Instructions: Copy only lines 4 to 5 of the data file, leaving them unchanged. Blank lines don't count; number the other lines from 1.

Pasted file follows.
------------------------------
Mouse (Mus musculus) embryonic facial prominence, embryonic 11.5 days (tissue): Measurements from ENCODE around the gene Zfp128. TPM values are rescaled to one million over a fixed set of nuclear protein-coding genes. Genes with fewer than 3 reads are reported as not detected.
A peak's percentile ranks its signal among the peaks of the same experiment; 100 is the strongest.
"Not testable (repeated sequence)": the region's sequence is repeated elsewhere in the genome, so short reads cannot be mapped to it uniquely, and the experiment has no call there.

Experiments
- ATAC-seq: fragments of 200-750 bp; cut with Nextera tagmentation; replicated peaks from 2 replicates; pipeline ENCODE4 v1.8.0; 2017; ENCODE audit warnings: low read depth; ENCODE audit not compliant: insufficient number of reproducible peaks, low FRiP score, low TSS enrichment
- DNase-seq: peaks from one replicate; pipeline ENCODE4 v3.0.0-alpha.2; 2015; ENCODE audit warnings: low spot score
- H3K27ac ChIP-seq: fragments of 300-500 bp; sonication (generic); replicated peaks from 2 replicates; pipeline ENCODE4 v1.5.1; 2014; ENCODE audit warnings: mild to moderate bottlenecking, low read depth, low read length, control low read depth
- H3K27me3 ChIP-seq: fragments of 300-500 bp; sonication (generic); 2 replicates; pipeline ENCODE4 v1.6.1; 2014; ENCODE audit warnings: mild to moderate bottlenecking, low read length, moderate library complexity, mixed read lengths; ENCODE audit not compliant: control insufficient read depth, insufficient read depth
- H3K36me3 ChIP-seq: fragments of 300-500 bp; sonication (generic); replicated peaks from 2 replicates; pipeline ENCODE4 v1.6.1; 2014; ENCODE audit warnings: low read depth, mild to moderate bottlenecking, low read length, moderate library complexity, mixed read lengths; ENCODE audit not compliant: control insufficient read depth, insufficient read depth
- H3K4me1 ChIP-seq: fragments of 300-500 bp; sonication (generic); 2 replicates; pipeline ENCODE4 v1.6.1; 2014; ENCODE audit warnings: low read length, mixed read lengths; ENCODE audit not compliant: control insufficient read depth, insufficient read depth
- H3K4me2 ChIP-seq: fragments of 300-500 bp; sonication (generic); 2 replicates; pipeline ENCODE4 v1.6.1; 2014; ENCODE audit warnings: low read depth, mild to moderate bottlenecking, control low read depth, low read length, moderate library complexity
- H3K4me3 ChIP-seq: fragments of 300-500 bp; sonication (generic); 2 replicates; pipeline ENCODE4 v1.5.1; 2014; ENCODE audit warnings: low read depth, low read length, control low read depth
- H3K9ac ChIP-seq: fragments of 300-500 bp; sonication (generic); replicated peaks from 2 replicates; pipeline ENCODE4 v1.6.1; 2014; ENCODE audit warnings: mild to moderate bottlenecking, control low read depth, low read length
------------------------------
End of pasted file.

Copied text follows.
Experiments
- ATAC-seq: fragments of 200-750 bp; cut with Nextera tagmentation; replicated peaks from 2 replicates; pipeline ENCODE4 v1.8.0; 2017; ENCODE audit warnings: low read depth; ENCODE audit not compliant: insufficient number of reproducible peaks, low FRiP score, low TSS enrichment